To describe gestational weight gain among Hispanic women and to examine psychological, social, and cultural contexts affecting weight gain. A total of 282 Hispanic women were surveyed post-partum before leaving the hospital. Women were queried about their prepregnancy weight and weight gained during pregnancy. Adequacy of gestational weight gain was based on guidelines set by the Institute of Medicine in 2009. Independent risk factors for excessive or insufficient weight gain were examined by logistic regression. Most women were unmarried (59 %), with a mean age of 28.4 ± 6.6 years and an average weight gain of 27.9 ± 13.3 lbs. Approximately 45 % of women had gained too much, 32 % too little, and only 24 % had an adequate amount of weight gain. The mean birth weight was 7.3, 7.9, and 6.8 lbs among the adequate, excessive, and insufficient weight gain groups. Among women who exercised before pregnancy, two-thirds continued to do so during pregnancy; the mean gestational weight gain of those who continued was lower than those who stopped (26.8 vs. 31.4 lbs, p = 0.04). Independent risk factors for excessive weight gain were being unmarried, U.S. born, higher prepregnancy body mass index, and having indifferent or negative views about weight gain. Independent risk factors for insufficient weight gain were low levels of support and late initiation of prenatal care. Depression, stress, and a woman's or her partner's happiness regarding pregnancy were unrelated to weight gain. The results of this study can be used by prenatal programs to identify Hispanic women at risk for excessive or insufficient gestational weight gain. PMID:23456347

Sangi-Haghpeykar, Haleh; Lam, Kim; Raine, Susan P

2014-01-01

103

Weight Gain, Obesity, and Psychotropic Prescribing  

PubMed Central

A majority of psychiatric medications are known to generate weight gain and ultimately obesity in some patients. There is much speculation about the prevalence of weight gain and the degree of weight gain during acute and longitudinal treatment with these agents. There is newer literature looking at the etiology of this weight gain and the potential treatments being used to alleviate this side effect. The authors undertook a comprehensive literature review in order to present epidemiology, etiology, and treatment options of weight gain associated with antipsychotics, mood stabilizers, and antidepressants. PMID:21318056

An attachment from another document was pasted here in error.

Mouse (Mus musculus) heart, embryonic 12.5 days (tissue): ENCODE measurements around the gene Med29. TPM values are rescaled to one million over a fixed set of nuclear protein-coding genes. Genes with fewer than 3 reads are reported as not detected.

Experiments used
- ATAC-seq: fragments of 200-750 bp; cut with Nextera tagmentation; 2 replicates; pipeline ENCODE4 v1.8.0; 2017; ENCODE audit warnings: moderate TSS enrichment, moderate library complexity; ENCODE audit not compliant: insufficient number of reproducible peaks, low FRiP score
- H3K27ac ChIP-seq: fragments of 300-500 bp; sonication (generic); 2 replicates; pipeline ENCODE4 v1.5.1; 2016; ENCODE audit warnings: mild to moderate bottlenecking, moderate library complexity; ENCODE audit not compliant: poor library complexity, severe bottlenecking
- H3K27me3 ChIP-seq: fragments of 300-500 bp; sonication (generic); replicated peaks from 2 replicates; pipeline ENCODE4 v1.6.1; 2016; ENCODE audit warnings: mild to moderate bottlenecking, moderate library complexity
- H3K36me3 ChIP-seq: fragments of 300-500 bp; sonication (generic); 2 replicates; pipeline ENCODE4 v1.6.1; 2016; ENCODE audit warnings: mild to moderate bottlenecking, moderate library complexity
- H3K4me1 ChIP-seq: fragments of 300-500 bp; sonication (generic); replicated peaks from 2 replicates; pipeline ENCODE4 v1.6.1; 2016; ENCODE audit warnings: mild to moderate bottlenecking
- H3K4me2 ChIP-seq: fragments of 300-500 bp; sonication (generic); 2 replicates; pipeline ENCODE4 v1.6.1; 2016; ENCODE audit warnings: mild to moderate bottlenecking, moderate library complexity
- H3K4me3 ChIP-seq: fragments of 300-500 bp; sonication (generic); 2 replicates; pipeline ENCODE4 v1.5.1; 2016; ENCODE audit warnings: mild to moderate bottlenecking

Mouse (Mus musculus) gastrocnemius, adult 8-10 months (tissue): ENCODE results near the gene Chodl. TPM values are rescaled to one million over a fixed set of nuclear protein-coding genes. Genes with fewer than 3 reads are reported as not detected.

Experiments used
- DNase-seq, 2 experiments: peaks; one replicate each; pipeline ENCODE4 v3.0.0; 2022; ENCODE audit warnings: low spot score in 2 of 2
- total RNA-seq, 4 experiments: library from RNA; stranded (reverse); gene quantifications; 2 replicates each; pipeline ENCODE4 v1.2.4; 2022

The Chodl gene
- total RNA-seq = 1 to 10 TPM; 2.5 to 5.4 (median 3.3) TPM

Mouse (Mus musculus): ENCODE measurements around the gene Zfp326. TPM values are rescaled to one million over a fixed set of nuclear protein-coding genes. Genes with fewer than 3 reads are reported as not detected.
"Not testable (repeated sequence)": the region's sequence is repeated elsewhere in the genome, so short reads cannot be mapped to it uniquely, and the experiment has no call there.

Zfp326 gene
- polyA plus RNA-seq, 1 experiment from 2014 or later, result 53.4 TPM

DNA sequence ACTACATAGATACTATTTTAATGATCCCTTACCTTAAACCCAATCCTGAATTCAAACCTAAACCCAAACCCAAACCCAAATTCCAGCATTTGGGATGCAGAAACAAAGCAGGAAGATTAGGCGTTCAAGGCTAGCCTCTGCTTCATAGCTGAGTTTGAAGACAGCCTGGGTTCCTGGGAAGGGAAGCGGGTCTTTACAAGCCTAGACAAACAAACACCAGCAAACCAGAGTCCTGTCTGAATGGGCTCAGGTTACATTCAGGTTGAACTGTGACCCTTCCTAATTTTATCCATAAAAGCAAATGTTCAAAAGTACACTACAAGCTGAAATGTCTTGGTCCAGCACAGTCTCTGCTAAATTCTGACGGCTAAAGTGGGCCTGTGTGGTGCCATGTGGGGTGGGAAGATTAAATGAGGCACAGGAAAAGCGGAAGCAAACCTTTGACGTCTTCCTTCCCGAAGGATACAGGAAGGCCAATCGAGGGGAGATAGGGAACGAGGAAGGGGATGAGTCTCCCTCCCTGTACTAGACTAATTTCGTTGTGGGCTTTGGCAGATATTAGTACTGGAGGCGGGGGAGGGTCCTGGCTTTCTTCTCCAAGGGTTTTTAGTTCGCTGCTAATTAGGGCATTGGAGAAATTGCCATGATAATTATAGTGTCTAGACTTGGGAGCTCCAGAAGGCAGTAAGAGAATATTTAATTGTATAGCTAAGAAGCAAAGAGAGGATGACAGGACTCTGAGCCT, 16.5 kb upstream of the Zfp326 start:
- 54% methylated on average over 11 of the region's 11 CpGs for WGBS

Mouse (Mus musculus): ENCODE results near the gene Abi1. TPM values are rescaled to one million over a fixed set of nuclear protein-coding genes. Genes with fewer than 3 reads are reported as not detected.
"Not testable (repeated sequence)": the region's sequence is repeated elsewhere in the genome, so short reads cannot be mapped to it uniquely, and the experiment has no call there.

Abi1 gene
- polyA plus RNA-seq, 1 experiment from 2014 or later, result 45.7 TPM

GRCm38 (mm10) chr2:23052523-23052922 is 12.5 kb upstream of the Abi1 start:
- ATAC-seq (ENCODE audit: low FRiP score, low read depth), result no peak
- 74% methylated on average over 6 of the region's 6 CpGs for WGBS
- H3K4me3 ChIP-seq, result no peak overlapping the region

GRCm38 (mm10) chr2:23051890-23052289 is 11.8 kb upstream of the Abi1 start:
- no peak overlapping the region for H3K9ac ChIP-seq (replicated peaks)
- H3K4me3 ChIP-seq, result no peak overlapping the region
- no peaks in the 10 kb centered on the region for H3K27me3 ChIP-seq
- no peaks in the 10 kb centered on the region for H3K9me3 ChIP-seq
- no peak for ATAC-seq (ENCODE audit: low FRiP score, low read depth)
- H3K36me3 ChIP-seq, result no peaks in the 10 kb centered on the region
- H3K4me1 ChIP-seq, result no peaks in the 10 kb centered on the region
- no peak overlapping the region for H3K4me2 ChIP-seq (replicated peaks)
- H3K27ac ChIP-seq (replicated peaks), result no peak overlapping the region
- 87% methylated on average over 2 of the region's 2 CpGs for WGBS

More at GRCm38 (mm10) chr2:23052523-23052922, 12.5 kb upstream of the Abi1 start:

Nihalani, Nikhil; Schwartz, Thomas L.; Siddiqui, Umar A.; Megna, James L.

2011-01-01

104

76 FR 50960 - Proposed Flood Elevation Determinations  

Federal Register 2010, 2011, 2012, 2013, 2014

...Docket No. FEMA-B-1212] Proposed Flood Elevation Determinations AGENCY: Federal...the proposed Base (1% annual-chance) Flood Elevations (BFEs) and proposed BFE modifications...comment regarding the proposed regulatory flood elevations for the reach described by...

2011-08-17

105

75 FR 61377 - Proposed Flood Elevation Determinations  

Federal Register 2010, 2011, 2012, 2013, 2014

...Docket No. FEMA-B-1147] Proposed Flood Elevation Determinations AGENCY: Federal...the proposed Base (1% annual-chance) Flood Elevations (BFEs) and proposed BFE modifications...comment regarding the proposed regulatory flood elevations for the reach described by...

2010-10-05

106

76 FR 50952 - Proposed Flood Elevation Determinations  

Federal Register 2010, 2011, 2012, 2013, 2014

...Docket No. FEMA-B-1210] Proposed Flood Elevation Determinations AGENCY: Federal...the proposed Base (1% annual-chance) Flood Elevations (BFEs) and proposed BFE modifications...comment regarding the proposed regulatory flood elevations for the reach described by...

2011-08-17

107

75 FR 32684 - Proposed Flood Elevation Determinations  

Federal Register 2010, 2011, 2012, 2013, 2014

...Docket No. FEMA-B-1098] Proposed Flood Elevation Determinations AGENCY: Federal...the proposed Base (1% annual-chance) Flood Elevations (BFEs) and proposed BFE modifications...comment regarding the proposed regulatory flood elevations for the reach described by...